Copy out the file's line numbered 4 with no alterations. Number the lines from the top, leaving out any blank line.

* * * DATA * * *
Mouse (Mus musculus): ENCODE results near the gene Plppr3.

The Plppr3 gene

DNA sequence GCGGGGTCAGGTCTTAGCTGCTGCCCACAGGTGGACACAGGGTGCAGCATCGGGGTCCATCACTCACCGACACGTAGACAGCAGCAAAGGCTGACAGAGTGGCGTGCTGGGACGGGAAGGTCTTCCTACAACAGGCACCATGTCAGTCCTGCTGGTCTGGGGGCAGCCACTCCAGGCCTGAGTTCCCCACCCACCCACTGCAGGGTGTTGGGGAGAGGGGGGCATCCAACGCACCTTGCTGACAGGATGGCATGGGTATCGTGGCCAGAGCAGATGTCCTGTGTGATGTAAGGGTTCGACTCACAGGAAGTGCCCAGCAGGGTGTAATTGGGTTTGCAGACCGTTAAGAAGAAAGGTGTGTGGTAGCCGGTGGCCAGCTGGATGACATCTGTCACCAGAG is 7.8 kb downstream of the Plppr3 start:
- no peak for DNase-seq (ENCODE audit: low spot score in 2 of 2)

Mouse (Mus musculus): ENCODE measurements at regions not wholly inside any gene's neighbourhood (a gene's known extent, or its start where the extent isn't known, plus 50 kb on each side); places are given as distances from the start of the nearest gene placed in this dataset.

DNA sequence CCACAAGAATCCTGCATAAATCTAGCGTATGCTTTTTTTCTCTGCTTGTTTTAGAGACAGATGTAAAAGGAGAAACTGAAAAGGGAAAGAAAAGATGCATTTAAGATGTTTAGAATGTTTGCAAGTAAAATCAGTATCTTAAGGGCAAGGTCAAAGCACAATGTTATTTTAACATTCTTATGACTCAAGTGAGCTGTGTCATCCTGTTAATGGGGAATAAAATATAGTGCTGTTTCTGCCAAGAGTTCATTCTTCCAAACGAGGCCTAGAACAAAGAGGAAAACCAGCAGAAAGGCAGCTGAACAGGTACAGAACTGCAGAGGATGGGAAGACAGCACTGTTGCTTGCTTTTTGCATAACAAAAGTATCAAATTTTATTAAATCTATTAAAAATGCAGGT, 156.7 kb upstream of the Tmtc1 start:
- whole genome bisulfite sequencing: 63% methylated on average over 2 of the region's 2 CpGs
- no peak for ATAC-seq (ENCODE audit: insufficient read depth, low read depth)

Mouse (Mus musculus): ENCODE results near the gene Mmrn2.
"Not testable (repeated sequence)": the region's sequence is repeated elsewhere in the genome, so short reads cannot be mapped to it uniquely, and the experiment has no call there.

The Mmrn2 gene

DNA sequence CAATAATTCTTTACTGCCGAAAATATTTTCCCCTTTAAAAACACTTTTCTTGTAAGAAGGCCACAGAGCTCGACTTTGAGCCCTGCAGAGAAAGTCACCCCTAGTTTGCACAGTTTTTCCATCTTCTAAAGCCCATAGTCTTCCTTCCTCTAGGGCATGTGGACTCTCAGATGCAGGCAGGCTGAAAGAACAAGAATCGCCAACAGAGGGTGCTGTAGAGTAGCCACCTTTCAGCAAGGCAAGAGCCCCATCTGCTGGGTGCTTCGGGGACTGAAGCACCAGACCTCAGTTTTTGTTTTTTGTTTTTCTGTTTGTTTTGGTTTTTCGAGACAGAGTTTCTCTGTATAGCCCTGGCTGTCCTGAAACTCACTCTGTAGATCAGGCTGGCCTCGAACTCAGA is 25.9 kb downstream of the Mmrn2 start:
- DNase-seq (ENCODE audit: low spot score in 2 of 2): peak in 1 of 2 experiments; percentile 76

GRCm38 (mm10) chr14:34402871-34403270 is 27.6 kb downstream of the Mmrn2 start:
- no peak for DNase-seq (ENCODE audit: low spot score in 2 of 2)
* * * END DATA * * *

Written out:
- no peak for DNase-seq (ENCODE audit: low spot score in 2 of 2)